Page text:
Starring: Peter Cushing, Christopher Lee, Denholm Elliott, Ingrid Pitt, Nyree Dawn Porter, Jon Pertwee
Director: Peter Duffell
Produced by: Amicus Productions
“TERROR waits for you in every room in The House That Dripped Blood”
Amicus Productions is known for their horror anthologies during the 1960’s – 1970’s and The House That Dripped Blood is a good example of the portmanteau formula of film they become famous for. These films are commonly four to five short stories with an overarching tale, usually with a guide or narrator.
The House That Dripped Blood begins with a shot of an old English house and a car driving up to the gate blocking the house at the entrance. The man in this car is an inspector from Scotland Yard looking for a missing film actor. At the police station, an officer begins to inform the inspector that there have been previous incidents at the house. This begins the wrap story for the film and guides us right into the first story.
The first story tells of a writer of horror stories played by Denholm Elliott (Raiders of the Lost Ark, Trading Places), and his wife renting out the house. As the writer works on his story of murder, he begins to see his villainous character Duncan in reality. He begins to believe that he is losing his mind but is that really the case?
The second resident of the house is a retired stockbroker portrayed by Peter Cushing (Curse of Frankenstein, Star Wars). After wandering through the local town, he stumbles upon a waxworks. While he wanders through the exhibits, he finds an unusual figure of a woman. She resembles a lost love of his past and he becomes infatuated with it. After hearing of the origins of the figure from the owner, he resolves never to visit the waxworks again. This changes when he is persuaded to visit again by a friend who has stopped by. They both become inexplicably enamored with the figure having both loved the same woman in their past. Realizing there is something sinister about the figure, they both agree to never visit the place again, but something is still drawing them back to the waxworks.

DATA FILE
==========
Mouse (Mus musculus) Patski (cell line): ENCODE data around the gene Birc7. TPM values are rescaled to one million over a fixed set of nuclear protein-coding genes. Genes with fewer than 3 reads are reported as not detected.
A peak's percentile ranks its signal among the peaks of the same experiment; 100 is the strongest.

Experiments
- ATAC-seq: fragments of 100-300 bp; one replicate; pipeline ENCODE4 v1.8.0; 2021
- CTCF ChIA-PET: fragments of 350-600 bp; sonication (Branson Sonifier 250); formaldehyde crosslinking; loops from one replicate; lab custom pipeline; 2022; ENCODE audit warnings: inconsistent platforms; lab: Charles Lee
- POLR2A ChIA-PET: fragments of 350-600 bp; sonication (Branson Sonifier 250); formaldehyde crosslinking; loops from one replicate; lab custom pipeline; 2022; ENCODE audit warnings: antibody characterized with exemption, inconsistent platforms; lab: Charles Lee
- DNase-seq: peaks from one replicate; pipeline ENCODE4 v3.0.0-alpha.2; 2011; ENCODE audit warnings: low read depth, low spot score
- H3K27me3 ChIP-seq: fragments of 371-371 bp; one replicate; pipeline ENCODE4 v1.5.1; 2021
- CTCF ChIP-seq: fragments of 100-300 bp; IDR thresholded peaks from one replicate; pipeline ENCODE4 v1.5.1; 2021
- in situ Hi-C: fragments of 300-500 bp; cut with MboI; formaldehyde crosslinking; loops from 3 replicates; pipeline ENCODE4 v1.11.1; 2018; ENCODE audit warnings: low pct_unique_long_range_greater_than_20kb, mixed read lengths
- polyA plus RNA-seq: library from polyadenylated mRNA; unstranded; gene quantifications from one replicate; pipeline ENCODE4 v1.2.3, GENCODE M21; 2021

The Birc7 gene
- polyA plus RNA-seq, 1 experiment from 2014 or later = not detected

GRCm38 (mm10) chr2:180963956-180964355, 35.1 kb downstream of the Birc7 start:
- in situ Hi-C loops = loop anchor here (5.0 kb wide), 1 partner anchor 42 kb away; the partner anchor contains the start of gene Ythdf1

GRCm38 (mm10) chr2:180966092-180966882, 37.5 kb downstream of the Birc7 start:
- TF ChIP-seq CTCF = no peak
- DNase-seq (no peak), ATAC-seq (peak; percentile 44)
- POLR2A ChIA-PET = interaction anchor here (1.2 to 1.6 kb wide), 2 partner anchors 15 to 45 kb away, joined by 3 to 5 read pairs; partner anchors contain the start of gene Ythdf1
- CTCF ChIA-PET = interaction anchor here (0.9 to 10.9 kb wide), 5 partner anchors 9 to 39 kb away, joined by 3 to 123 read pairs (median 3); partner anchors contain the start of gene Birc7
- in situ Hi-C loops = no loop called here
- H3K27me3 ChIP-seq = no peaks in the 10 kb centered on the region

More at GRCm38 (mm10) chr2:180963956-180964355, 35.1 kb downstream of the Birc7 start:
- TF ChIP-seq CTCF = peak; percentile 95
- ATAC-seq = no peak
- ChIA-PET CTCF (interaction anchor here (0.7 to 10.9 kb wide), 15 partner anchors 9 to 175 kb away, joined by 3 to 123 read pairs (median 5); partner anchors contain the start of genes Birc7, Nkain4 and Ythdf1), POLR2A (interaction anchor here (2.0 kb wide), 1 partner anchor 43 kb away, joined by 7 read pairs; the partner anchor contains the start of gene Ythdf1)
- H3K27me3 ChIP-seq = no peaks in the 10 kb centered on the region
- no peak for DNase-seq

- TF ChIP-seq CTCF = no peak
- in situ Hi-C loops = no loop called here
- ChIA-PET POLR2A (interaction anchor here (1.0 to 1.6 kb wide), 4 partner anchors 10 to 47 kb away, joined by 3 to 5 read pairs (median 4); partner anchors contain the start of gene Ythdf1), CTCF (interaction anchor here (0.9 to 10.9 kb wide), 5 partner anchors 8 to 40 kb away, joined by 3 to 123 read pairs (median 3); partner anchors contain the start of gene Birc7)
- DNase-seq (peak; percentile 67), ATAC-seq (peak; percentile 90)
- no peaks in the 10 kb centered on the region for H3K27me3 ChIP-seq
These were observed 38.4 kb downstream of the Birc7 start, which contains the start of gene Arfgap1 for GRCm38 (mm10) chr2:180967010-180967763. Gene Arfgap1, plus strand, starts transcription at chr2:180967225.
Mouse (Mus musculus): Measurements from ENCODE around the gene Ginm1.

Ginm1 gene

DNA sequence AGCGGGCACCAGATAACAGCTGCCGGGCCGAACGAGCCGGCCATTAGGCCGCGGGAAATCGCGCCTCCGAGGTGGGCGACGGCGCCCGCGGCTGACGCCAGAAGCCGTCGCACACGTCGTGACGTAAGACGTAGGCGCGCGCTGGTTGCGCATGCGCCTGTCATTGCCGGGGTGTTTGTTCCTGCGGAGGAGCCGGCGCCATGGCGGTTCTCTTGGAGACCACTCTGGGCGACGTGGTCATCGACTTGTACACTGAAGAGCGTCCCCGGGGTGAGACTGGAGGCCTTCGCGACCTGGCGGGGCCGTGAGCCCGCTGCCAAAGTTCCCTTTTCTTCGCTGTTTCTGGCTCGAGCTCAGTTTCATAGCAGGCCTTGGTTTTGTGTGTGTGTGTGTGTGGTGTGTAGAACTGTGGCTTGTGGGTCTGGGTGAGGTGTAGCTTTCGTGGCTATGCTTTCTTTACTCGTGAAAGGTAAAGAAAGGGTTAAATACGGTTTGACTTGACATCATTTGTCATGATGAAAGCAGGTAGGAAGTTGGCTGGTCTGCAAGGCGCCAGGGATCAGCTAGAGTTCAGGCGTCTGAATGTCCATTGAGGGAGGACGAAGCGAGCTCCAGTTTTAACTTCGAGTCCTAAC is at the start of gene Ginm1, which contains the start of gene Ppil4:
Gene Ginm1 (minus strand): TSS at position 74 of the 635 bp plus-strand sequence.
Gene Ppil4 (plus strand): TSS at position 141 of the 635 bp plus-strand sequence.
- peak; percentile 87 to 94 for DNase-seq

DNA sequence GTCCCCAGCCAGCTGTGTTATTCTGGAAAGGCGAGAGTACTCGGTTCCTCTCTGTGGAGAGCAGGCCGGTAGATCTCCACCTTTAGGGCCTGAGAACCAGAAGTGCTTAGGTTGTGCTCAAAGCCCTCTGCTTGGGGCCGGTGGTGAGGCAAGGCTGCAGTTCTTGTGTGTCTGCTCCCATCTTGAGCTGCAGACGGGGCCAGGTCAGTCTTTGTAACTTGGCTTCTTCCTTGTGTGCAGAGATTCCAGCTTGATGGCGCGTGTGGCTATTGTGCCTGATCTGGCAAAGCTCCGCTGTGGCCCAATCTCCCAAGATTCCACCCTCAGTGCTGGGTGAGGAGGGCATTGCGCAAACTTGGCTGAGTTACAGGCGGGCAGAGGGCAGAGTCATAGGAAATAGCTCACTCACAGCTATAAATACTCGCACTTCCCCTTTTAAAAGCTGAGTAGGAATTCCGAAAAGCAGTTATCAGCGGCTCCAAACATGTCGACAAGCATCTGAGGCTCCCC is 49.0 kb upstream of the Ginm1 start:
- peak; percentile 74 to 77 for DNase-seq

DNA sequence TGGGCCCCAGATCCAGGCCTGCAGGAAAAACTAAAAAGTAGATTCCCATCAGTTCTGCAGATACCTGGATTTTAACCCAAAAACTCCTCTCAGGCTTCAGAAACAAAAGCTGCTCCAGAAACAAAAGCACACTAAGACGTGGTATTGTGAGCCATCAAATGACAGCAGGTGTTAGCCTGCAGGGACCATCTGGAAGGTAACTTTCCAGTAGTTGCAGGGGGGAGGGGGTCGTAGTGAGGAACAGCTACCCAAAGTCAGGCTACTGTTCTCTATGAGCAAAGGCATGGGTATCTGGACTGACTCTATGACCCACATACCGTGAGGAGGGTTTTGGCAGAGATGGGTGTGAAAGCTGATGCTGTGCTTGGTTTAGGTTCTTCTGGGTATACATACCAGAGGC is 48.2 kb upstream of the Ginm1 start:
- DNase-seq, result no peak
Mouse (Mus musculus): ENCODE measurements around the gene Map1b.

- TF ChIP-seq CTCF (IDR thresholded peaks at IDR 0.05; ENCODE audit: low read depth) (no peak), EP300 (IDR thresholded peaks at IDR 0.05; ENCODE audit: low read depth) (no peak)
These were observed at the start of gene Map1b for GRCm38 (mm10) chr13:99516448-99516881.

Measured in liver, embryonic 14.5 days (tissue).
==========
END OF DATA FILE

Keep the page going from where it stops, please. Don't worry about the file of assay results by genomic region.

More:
The next tale involves a widower named John Reed played by Christopher Lee (Lord of the Rings, The Man with the Golden Gun) and his young daughter staying at the house. He hires a woman to teach and watch over his daughter as his work takes him away often. Reed is very strict about the upbringing of his daughter and even becomes very angry when the new teacher gives his daughter a doll to play with. However, there may be a reason for his stern discipline.
The final tale involves the case that has brought the inspector to the house in the first place. Paul Henderson is portrayed by Jon Pertwee (Doctor Who) and is a famous actor of horror films. He is shooting a picture near the house and is only leasing for a short time. Henderson’s is discouraged by the quality of the movie his is filming due to its low budget. He is very upset about the quality of the cloak of his vampire costume and hunts down a better replacement. Finding a suitable one at a small costume shop, he purchases it and uses it in his film. He suddenly realizes that something is happening to him when he wears the cloak and strives to find out how to stop it.